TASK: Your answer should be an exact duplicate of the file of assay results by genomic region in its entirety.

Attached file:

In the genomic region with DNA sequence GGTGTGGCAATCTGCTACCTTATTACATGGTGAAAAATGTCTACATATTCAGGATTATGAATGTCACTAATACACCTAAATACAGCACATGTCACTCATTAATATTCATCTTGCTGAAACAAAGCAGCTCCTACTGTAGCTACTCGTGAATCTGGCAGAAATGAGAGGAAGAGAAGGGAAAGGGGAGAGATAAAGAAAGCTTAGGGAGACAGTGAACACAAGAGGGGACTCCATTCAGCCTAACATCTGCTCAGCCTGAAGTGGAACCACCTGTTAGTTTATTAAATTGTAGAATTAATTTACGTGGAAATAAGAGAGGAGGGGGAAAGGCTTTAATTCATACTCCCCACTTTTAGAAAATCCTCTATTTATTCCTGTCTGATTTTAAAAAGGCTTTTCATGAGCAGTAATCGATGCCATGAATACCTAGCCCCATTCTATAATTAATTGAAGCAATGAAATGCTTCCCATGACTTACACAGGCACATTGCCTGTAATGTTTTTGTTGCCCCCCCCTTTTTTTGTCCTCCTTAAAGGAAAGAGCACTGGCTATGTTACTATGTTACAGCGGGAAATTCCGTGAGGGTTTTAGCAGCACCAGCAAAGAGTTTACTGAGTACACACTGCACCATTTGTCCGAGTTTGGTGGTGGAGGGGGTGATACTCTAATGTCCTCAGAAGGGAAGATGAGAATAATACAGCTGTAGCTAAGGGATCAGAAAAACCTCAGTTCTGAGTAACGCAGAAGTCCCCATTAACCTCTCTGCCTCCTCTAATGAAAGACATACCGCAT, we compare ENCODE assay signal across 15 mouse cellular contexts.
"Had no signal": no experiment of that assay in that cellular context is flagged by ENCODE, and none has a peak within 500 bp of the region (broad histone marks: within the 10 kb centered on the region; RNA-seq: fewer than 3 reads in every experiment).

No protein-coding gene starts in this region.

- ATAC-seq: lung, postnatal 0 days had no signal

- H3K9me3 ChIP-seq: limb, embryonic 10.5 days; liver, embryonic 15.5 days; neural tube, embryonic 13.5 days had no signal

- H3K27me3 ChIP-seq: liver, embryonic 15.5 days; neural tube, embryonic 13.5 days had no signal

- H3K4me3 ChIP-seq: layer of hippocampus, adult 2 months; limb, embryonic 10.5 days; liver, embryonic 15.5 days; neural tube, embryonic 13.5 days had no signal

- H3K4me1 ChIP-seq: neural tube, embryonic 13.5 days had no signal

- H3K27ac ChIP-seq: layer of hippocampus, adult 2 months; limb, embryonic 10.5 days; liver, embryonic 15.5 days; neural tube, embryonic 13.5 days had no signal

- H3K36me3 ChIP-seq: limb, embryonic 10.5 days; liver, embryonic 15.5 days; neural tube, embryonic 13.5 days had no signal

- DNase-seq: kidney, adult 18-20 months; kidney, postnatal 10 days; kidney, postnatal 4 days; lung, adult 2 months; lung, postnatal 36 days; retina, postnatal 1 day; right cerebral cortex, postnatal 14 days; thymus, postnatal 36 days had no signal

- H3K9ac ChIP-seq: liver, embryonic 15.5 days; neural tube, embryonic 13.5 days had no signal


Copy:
In the genomic region with DNA sequence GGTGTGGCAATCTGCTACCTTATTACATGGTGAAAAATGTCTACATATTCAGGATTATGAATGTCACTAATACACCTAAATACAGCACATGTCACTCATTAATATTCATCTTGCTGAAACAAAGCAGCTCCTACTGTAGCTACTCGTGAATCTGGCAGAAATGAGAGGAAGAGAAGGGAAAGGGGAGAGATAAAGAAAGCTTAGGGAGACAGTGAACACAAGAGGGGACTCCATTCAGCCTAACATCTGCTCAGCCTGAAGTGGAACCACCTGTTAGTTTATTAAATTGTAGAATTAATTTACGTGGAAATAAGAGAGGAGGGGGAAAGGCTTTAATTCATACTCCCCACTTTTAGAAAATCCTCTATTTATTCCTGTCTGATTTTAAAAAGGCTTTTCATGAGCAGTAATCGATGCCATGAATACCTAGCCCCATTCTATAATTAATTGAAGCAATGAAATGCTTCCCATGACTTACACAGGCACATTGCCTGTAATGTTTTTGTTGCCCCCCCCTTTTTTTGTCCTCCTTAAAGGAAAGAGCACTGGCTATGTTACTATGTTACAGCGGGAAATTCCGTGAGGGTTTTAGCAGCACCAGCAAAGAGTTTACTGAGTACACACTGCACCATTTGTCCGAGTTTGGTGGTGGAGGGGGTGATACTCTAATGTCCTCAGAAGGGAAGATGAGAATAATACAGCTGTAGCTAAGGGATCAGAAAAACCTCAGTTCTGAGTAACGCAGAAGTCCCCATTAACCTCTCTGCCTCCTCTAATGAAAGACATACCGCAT, we compare ENCODE assay signal across 15 mouse cellular contexts.
"Had no signal": no experiment of that assay in that cellular context is flagged by ENCODE, and none has a peak within 500 bp of the region (broad histone marks: within the 10 kb centered on the region; RNA-seq: fewer than 3 reads in every experiment).

No protein-coding gene starts in this region.

- ATAC-seq: lung, postnatal 0 days had no signal

- H3K9me3 ChIP-seq: limb, embryonic 10.5 days; liver, embryonic 15.5 days; neural tube, embryonic 13.5 days had no signal

- H3K27me3 ChIP-seq: liver, embryonic 15.5 days; neural tube, embryonic 13.5 days had no signal

- H3K4me3 ChIP-seq: layer of hippocampus, adult 2 months; limb, embryonic 10.5 days; liver, embryonic 15.5 days; neural tube, embryonic 13.5 days had no signal

- H3K4me1 ChIP-seq: neural tube, embryonic 13.5 days had no signal

- H3K27ac ChIP-seq: layer of hippocampus, adult 2 months; limb, embryonic 10.5 days; liver, embryonic 15.5 days; neural tube, embryonic 13.5 days had no signal

- H3K36me3 ChIP-seq: limb, embryonic 10.5 days; liver, embryonic 15.5 days; neural tube, embryonic 13.5 days had no signal

- DNase-seq: kidney, adult 18-20 months; kidney, postnatal 10 days; kidney, postnatal 4 days; lung, adult 2 months; lung, postnatal 36 days; retina, postnatal 1 day; right cerebral cortex, postnatal 14 days; thymus, postnatal 36 days had no signal

- H3K9ac ChIP-seq: liver, embryonic 15.5 days; neural tube, embryonic 13.5 days had no signal